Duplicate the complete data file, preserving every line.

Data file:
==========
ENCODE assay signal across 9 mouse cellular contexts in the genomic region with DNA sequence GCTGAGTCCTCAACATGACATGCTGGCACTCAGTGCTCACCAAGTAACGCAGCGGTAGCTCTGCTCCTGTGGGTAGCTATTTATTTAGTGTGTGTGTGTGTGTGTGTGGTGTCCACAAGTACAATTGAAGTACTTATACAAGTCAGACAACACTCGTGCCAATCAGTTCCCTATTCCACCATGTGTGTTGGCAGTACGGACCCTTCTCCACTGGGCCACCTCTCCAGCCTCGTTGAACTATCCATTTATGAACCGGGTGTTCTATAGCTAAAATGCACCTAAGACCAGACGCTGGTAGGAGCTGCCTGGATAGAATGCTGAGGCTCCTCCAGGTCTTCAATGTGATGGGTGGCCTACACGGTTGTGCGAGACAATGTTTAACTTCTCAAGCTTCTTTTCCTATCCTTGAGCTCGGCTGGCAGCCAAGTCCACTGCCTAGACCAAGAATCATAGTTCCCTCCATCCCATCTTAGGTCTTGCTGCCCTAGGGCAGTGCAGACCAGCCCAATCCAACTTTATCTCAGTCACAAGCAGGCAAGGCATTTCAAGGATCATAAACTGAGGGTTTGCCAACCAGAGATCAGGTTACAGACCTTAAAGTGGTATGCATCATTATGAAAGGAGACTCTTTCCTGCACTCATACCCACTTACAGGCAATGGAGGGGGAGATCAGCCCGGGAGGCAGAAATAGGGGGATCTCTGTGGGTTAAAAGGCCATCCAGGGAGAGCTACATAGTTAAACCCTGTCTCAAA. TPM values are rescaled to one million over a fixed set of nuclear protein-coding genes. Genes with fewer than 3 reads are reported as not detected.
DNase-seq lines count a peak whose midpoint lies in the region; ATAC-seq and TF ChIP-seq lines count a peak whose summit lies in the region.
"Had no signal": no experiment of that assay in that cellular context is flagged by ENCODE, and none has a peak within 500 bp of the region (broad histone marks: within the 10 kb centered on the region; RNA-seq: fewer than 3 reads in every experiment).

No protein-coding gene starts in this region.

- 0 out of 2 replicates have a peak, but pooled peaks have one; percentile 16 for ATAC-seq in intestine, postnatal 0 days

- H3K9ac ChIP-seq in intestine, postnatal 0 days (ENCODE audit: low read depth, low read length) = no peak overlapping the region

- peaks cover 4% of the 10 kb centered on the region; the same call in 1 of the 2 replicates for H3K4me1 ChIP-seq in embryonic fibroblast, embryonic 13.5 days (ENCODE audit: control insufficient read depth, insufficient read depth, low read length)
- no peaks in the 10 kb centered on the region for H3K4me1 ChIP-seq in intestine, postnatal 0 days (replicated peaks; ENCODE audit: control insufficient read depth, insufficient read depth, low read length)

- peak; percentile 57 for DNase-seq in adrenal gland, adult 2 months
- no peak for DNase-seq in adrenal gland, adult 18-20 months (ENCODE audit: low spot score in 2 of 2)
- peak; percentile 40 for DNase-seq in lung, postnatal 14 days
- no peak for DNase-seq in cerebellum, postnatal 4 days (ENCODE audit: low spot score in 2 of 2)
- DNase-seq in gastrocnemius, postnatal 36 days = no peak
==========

ENCODE assay signal across 9 mouse cellular contexts in the genomic region with DNA sequence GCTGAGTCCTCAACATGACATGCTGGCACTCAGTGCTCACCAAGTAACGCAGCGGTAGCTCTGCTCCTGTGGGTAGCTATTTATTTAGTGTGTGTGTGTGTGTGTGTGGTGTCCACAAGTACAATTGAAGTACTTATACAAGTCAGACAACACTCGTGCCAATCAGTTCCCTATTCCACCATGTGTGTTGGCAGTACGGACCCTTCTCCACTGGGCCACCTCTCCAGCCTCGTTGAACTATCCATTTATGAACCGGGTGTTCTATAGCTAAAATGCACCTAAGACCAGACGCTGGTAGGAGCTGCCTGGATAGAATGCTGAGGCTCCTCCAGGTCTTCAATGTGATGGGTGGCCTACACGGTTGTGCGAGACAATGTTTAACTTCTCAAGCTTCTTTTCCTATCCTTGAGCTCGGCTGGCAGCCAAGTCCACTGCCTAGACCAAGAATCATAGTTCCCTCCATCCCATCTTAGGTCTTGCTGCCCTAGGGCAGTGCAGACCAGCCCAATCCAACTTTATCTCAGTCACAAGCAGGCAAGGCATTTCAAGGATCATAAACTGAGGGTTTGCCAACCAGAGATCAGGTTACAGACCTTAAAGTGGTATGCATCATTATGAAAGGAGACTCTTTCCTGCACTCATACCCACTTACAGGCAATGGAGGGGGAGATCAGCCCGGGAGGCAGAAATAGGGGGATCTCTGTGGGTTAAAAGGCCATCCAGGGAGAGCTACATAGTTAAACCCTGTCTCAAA. TPM values are rescaled to one million over a fixed set of nuclear protein-coding genes. Genes with fewer than 3 reads are reported as not detected.
DNase-seq lines count a peak whose midpoint lies in the region; ATAC-seq and TF ChIP-seq lines count a peak whose summit lies in the region.
"Had no signal": no experiment of that assay in that cellular context is flagged by ENCODE, and none has a peak within 500 bp of the region (broad histone marks: within the 10 kb centered on the region; RNA-seq: fewer than 3 reads in every experiment).

No protein-coding gene starts in this region.

- 0 out of 2 replicates have a peak, but pooled peaks have one; percentile 16 for ATAC-seq in intestine, postnatal 0 days

- H3K9ac ChIP-seq in intestine, postnatal 0 days (ENCODE audit: low read depth, low read length) = no peak overlapping the region

- peaks cover 4% of the 10 kb centered on the region; the same call in 1 of the 2 replicates for H3K4me1 ChIP-seq in embryonic fibroblast, embryonic 13.5 days (ENCODE audit: control insufficient read depth, insufficient read depth, low read length)
- no peaks in the 10 kb centered on the region for H3K4me1 ChIP-seq in intestine, postnatal 0 days (replicated peaks; ENCODE audit: control insufficient read depth, insufficient read depth, low read length)

- peak; percentile 57 for DNase-seq in adrenal gland, adult 2 months
- no peak for DNase-seq in adrenal gland, adult 18-20 months (ENCODE audit: low spot score in 2 of 2)
- peak; percentile 40 for DNase-seq in lung, postnatal 14 days
- no peak for DNase-seq in cerebellum, postnatal 4 days (ENCODE audit: low spot score in 2 of 2)
- DNase-seq in gastrocnemius, postnatal 36 days = no peak